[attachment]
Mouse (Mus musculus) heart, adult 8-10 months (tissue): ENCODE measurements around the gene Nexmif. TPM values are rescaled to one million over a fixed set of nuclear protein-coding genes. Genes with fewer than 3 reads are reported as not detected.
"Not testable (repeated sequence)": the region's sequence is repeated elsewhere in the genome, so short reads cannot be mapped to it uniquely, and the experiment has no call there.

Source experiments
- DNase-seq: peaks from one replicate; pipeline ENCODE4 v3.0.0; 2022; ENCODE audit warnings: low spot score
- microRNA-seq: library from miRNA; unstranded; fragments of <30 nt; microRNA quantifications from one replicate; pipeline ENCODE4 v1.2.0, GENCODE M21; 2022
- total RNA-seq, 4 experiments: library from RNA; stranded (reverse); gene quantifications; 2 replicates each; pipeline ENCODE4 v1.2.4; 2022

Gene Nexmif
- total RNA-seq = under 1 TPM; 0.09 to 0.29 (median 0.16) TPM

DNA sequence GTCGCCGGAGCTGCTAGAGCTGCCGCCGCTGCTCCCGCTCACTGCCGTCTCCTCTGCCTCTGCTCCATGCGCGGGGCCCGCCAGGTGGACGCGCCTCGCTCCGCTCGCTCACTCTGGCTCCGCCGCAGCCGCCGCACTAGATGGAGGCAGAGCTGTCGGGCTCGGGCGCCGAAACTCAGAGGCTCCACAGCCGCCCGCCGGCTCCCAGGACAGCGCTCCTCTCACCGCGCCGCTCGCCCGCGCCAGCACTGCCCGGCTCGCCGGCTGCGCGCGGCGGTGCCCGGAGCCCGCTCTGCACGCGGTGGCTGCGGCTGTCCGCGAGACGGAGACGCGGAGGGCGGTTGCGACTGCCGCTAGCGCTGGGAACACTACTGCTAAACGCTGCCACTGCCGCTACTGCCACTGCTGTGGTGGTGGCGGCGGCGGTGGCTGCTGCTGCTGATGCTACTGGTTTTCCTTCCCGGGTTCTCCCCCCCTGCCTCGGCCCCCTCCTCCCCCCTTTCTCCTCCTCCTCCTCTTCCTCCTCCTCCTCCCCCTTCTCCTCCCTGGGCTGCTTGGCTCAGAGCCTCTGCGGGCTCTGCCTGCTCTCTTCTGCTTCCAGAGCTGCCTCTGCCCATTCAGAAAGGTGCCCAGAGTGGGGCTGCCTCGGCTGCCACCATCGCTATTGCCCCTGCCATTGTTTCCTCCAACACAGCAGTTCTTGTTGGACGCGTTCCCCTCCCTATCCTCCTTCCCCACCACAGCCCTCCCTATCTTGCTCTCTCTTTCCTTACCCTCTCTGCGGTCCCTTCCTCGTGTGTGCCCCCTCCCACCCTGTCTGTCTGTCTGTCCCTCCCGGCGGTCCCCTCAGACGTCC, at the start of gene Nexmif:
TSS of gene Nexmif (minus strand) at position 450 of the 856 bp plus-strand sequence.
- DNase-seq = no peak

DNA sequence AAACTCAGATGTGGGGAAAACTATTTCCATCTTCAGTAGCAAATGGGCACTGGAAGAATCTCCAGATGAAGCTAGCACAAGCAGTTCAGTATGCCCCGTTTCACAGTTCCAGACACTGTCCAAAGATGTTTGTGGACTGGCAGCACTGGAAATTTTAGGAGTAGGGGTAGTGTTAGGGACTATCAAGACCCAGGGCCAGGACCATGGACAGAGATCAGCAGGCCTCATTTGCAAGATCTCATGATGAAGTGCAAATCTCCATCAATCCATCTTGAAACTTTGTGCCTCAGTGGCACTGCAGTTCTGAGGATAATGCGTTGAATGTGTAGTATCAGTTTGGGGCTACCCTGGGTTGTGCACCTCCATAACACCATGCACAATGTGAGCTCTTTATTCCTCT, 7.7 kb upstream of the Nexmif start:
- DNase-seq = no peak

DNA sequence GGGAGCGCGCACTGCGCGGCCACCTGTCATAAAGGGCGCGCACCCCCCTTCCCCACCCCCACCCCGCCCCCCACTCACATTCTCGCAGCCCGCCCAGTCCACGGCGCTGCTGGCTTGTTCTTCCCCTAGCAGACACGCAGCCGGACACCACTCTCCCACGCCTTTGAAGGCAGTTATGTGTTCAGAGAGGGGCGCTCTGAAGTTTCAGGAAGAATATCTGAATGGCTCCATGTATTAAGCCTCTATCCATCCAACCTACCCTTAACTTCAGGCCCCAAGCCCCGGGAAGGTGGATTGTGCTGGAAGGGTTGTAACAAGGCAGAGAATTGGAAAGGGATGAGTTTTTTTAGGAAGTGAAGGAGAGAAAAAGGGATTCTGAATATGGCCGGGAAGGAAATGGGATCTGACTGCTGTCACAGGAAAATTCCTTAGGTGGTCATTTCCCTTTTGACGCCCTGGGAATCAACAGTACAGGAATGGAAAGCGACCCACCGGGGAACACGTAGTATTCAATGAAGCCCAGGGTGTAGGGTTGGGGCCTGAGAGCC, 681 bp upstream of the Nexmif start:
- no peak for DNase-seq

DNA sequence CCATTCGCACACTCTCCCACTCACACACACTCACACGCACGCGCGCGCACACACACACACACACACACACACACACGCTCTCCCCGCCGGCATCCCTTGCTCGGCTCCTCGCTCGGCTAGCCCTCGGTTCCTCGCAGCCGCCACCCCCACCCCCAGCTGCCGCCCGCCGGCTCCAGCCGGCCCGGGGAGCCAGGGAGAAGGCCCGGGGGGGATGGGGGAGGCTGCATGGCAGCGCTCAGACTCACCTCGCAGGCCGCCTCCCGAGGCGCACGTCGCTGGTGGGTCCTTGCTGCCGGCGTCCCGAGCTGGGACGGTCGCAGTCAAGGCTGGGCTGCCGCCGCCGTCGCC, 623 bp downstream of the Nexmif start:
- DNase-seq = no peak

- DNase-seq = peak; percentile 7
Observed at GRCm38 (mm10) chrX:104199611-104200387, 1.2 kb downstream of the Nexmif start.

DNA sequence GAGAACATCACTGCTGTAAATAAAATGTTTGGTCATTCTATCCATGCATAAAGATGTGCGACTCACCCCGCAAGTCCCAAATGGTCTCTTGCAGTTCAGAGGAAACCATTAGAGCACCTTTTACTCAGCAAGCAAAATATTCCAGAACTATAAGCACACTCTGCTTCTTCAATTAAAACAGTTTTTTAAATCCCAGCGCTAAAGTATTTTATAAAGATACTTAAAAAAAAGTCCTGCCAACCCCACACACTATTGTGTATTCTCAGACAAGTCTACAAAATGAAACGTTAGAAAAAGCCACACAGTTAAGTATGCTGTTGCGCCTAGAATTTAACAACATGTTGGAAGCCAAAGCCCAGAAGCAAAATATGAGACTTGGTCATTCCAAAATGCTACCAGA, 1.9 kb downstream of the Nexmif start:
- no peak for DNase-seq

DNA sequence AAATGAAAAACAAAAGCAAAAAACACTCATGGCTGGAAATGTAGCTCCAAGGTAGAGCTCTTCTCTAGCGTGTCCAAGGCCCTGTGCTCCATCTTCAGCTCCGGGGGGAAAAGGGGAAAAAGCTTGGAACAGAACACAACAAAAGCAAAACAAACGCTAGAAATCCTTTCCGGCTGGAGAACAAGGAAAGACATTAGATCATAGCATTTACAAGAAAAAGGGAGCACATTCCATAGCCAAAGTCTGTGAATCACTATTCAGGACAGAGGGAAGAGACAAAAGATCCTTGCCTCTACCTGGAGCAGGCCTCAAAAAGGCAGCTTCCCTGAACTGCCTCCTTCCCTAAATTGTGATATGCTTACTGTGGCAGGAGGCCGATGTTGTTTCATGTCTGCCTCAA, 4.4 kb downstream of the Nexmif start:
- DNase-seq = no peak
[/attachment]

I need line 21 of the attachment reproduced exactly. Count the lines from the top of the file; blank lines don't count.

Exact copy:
- no peak for DNase-seq